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Re: What makes a comment "obnoxious"?

by tubaandy (Deacon)
on Sep 10, 2007 at 02:24 UTC ( #637974=note: print w/replies, xml ) Need Help??

in reply to What makes a comment "obnoxious"?

I'm not a big fan of lots of octarands in comments, but that's my preference.

This discussion got me thinking, though. For lots of different professions, there is a style standard that is followed for publications. The American Chemical Society has a style standard, the American Psychological Association has a different one, and I'm sure that other professional entities do as well (I used ACS and APA as those are 2 I've worked in and I could think of off the top of my head, not to leave anyone else out.) While I think folks generally abide by "It's good to comment your code for other's benefit", isn't this more something that should be discussed and agreed to in the community (if that is important enough to act on)?

I do realize the difference between professional publications and scripting or programming. I don't really have an answer here, just wondering what others think.

Update:I looked up "octarand", and poqui is correct!


We used this term in grad school, apparently I shouldn't have blindly believed my research advisor. ;) Mea culpa, and thanks poqui!


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Re^2: What makes a comment "obnoxious"?
by BrowserUk (Pope) on Sep 10, 2007 at 17:30 UTC

    The problem with assertions like "The American Chemical Society has a style standard, the American Psychological Association has a different one, ..." is the implicit assumption in that assertion that a) the chosen standard is the best possible for the purposes of the organisation involved; b) that everyone within the organisation agrees with the latter assertion.

    I have never encountered any single organisation in which any single best practice, guideline or law was universally accepted by those within the organisation, much less those without. In every case, and I really do mean every case, that I am aware of, there are always...which makes this assertion the exception to the rule...exceptions to every rule, guideline, recommendation or law.

    Yes. I know that last paragraph is a tautological nightmare, but read it slowly and think about it a while before dismissing it.

    Until human intuition, compassion and judgement can be encapsulated into a piece of software, we (those of use lucky enough to live in societies that at least purport to support free democracy) will continue to rely upon the human intellect to discern right from wrong, good from bad, expedient from right. Any mechanism, process or system of law that discludes the possibility of exceptional incidence; mitigating circumstances; and the fallibility of human judgement; is dogmatic.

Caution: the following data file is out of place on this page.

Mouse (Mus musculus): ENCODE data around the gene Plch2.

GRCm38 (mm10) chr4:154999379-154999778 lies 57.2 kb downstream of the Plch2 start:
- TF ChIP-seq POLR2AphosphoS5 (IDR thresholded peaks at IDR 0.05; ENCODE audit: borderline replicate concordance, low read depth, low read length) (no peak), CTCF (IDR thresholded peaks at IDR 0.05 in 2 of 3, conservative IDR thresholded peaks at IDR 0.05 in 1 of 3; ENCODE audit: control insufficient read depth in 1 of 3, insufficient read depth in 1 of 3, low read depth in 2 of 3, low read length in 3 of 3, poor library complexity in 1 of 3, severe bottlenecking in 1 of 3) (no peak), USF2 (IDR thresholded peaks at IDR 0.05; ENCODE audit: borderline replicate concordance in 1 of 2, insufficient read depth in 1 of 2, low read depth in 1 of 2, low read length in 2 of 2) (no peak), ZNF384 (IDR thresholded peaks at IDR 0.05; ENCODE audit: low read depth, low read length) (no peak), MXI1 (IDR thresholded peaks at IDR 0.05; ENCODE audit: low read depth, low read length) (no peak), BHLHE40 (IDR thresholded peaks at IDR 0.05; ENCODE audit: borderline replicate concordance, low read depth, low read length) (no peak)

And dogma, is the root cause of all evil in world today. Just as it was yesterday. And will be tomorrow.

    Examine what is said, not who speaks -- Silence betokens consent -- Love the truth but pardon error.
    "Science is about questioning the status quo. Questioning authority".
    In the absence of evidence, opinion is indistinguishable from prejudice.

      And dogma, is the root cause of all evil in world today.

      Dogma is the root cause of all evil? That sounds pretty dogmatic to me.

      This is starting to remind me of the teacher who said that someone who cannot understand and argue the opposite side of their own position is merely an irrational fanatical (or something like that). So what's the other side of that argument, I wonder.

      Update: I think, actually, this comment is a bit more obnoxious than I intended. Sorry 'bout that. Add smileys to taste.

      I appreciate what you're saying here (and I did read it slowly and carefully :) ). There's another off topic discussion about the need to standardize aspects of communication via refereed journals. In the ACS and APA examples, the reference standards allow anyone (who knows the standards) to easily go and look up the references, and are part of the rules to publish in journals governed by these bodies. (Theoretically, depending on your library, access to materials, you know.) Same thing applies to standardization of communication protocols, etc.

      Again, these were examples that I had on the top of my head. Perl is great due to TIMTOWTDI, and there is no reason to change it, or to change comments. :)

Re^2: What makes a comment "obnoxious"?
by papidave (Pilgrim) on Sep 10, 2007 at 17:04 UTC
    IMHO, the difference, I think, between professional publications and Perl programming is that the professional associations don't have a culture that states "TMTOWTDI". But that is precisely what makes this question interesting to me:

    • Since any comment style that the reader can comprehend is "acceptable", we are clearly straining at gnats. This is ok, because the camel is on my desk, not in my coffee cup. :)
    • If we all agree that this is a preference issue, the problem is equivalent to "What style is easiest to understand?" And, reading your preferences provides me with useful information about what people like/dislike.

    Having said this, perhaps I need to initiate a poll...


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